August 30, 2006
Push email as the name suggests describes an email system where, whenever an email message arrives it is 'pushed' or sent to your email program. This is quite different conceptually from ‘pull’ email, where your email program (like Outlook) actively pulls email from your server (Bigpond) at either a repeating schedule or manually. ‘Push’ email has recently gained notoriety due to the success of RIM’s BlackBerry - a system designed in Canada that lets mobile users receive email instantly.
In a normal 'pull' scenario the email client, like Outlook connects to your mail server and says 'Do you have any mail for me?' If email is present the server replies and the email client 'pulls' the mail from the server. This is the most common form of email delivery as it relies on the user instructing the mail program to get the mail. This system was designed when permanent network connections didn't really exist. Remember the days of dialup when you weren't always connected to the Internet? Previously it made no sense for the email server to deliver mail to your program whenever it was received, as you might not have been connected to the network.
Now and in the future you are and always will be connected to the network - take the example of your mobile phone. Whenever your phone is switched on you are connected to the network, and the network knows this. That’s why you might receive lots of SMS’s when you turn your phone on in the morning. That’s also why you receive SMS’s instantly. ‘Push’ email is delivered in the same way as SMS. The network knows your phone is on and therefore you are connected and sends you emails whenever they are received without the need for you to ‘manually’ check.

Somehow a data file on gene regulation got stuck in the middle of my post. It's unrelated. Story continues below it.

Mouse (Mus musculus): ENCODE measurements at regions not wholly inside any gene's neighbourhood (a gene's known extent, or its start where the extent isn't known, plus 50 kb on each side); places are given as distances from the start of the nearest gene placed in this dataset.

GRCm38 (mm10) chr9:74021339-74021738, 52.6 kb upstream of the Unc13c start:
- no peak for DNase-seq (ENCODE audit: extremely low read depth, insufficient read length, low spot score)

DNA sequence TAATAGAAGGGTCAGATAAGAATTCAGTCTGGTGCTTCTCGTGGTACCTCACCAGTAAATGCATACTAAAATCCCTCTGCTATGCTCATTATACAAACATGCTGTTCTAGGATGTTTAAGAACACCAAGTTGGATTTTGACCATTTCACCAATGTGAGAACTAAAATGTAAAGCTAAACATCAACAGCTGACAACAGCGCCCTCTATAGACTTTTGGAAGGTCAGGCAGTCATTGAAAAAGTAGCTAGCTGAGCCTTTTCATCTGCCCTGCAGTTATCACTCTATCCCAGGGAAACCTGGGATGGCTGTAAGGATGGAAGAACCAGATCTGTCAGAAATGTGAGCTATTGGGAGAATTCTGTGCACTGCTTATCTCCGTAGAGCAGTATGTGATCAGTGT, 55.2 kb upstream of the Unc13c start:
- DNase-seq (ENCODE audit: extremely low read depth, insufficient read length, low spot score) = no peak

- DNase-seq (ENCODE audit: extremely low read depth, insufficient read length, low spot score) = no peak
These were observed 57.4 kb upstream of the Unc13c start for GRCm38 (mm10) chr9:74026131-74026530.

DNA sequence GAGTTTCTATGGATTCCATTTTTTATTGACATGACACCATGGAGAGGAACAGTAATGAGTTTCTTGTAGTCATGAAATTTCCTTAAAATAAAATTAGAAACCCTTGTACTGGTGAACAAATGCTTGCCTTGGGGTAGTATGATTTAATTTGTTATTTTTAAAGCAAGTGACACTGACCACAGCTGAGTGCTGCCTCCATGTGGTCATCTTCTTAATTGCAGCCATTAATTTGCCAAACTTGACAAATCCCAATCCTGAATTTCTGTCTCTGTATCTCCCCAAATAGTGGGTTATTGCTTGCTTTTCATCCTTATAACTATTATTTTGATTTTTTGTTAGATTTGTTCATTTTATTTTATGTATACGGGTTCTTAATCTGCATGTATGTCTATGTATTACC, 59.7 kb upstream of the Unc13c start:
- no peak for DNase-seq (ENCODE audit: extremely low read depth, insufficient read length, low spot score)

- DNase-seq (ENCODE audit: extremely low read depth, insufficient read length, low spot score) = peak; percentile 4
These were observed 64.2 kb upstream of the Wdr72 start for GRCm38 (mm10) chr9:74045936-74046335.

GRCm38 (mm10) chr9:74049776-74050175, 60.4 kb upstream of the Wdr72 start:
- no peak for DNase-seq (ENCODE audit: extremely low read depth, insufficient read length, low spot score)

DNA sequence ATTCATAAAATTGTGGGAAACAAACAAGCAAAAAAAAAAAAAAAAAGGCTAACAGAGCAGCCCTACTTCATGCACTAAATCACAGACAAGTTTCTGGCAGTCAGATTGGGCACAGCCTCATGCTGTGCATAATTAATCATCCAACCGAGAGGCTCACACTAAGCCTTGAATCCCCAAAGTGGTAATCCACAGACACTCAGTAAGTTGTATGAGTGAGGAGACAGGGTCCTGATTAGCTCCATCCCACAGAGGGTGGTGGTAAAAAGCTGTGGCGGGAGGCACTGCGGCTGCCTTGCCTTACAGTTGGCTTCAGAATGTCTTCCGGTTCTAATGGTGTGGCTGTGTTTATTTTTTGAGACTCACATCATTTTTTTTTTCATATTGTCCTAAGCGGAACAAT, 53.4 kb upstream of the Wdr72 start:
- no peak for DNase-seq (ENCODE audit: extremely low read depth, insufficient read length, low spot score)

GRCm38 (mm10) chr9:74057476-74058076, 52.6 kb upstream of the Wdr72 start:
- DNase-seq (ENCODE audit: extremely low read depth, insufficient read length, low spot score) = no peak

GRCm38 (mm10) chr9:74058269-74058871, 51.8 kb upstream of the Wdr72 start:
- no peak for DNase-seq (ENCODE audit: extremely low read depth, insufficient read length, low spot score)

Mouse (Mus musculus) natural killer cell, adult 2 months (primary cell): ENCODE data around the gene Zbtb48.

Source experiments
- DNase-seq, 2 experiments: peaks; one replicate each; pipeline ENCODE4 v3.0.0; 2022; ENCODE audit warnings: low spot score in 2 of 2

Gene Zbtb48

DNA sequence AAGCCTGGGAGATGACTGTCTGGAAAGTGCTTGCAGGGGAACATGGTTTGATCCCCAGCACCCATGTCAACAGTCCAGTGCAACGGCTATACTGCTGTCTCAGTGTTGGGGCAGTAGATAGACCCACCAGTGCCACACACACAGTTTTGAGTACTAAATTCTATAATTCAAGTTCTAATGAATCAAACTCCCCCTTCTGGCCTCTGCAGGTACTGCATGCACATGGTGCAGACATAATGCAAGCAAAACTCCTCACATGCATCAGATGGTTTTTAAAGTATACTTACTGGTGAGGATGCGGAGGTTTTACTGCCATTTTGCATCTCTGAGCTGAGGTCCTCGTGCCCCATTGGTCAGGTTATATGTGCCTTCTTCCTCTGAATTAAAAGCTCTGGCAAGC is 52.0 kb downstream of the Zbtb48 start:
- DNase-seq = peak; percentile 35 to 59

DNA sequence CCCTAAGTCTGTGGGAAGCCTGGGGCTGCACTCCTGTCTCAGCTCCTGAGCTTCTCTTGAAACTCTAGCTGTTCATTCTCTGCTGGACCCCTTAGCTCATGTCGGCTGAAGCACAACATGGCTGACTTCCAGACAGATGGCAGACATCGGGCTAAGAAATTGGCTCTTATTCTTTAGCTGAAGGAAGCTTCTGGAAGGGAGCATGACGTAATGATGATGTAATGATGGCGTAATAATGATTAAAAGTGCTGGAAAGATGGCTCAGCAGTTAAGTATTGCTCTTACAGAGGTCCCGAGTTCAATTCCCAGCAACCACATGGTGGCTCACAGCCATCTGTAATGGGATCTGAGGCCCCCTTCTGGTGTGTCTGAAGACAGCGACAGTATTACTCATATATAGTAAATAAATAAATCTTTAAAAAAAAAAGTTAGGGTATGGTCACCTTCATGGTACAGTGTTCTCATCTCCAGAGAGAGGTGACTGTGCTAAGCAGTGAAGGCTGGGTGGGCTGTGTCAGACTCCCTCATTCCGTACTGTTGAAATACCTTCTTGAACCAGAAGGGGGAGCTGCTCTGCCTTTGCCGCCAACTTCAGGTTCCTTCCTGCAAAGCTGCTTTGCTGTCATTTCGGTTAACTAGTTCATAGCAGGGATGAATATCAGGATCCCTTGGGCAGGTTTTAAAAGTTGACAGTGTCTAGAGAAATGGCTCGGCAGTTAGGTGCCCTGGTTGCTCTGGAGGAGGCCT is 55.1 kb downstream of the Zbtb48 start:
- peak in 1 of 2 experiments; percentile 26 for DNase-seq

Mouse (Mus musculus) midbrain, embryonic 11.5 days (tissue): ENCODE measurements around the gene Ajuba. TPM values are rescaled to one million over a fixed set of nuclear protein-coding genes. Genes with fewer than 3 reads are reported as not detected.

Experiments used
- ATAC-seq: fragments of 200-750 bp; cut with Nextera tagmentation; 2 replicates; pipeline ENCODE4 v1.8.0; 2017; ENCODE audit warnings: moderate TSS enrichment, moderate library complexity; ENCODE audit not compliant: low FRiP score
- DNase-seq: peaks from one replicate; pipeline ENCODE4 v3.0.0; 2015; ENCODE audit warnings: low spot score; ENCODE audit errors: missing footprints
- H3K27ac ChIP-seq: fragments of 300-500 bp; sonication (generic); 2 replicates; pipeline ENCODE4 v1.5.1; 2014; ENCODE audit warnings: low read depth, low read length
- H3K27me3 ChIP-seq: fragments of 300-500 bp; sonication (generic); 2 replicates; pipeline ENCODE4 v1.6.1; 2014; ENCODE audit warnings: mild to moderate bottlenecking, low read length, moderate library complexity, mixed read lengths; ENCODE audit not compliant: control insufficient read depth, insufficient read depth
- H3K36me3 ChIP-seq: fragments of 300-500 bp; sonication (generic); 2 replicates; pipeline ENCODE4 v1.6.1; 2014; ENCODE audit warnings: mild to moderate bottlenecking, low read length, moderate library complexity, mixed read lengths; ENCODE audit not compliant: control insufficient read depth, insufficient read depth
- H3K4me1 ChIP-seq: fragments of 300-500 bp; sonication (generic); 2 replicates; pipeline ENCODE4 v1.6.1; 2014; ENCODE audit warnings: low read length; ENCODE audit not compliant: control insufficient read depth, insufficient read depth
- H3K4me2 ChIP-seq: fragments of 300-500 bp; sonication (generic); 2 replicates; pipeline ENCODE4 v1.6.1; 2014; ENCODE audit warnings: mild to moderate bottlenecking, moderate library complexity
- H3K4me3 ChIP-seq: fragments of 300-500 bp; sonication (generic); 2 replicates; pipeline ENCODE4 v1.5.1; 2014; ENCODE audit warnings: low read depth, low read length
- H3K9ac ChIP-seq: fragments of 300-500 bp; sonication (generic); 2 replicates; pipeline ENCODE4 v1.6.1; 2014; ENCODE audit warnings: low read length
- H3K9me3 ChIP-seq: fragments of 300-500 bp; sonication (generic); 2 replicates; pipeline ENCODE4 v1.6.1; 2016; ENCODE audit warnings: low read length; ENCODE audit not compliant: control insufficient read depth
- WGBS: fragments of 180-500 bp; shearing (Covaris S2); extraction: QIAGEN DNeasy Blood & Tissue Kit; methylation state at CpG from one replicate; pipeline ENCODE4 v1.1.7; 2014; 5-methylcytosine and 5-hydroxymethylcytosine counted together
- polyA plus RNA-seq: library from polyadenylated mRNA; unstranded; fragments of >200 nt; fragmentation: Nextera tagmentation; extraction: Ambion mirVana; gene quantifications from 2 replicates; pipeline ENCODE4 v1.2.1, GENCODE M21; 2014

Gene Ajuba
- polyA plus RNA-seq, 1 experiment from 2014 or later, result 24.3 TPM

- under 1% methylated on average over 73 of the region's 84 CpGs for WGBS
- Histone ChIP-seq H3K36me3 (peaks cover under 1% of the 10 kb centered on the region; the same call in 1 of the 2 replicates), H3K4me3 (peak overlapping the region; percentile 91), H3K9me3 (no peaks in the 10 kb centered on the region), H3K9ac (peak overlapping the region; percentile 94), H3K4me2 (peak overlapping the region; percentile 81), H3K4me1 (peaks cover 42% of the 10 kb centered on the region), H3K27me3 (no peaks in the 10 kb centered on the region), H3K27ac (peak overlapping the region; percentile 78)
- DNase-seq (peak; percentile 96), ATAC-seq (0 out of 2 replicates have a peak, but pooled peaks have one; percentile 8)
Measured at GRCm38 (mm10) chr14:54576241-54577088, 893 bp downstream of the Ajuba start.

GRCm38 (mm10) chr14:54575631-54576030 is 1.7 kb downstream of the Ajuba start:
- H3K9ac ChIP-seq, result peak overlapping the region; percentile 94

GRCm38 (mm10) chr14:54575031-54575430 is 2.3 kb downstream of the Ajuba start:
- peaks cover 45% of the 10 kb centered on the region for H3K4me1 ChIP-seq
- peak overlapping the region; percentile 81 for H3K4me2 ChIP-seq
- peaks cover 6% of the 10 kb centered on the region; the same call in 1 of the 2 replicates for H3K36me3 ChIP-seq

‘Push’ email is a ‘hot’ topic at the moment, due mainly to the success of the BlackBerry – now companies like Microsoft, Nokia and Sony Ericsson offer their own ‘push’ email solution and this format will become standard across all mobile devices in the near future.
For years now technology pundits have been talking convergence between PDA's (electronic diaries) and mobile phones. Traditionally PDA's have excelled in keeping track of appointments and contacts and mobile phones have been used for keeping in touch and actually talking to people. It didn't take a wise man to predict that these two products were the most likely candidates to converge and become one.
Not surprisingly that is exactly what has happened. Before I even begin talking about smart phones it is worth noting that about 90% of mobile phones on the market today are actually smart phones. They do a great job of storing contacts and an okay job of storing appointments. Most of these phones even ship with synchronisation software so that you can move the data from your computer on to your phone and back again. At first thought this may not be a useful feature, but if you do keep your phone in sync with your computer and you happen to lose or damage your phone it is a simple task to restore all the data.
Smart phones take this convergence to the next logical level and in some instances can actually become a replacement for your laptop or desktop computer as a whole - and certainly when you are away from your desk. Like computers and phones there are many different makes and models of smart phones on the market, each has it's own strength.
When deciding on a smart phone you'll need to consider things like form factor (size), operating system, brand and input method. Do you want a smart phone that fits in your pocket or are you happy carrying it in your bag. Are you happy inputting information with a stylus and a touch-screen or would you prefer a keyboard (full-size or half-size). What sort of networking do you need? Will GPRS be enough or would you like WiFi to connect? Most importantly you'll need to decide which operating your smart phone uses. A large majority use Windows Mobile - a stripped down version of Windows that is 100% compatible with Windows XP, but doesn't work well with other operating systems like Mac OS X or would you prefer to go Symbian - an operating system designed that is fast and open. If neither of those suit you can choose also choose between a BlackBerry or a Palm Treo.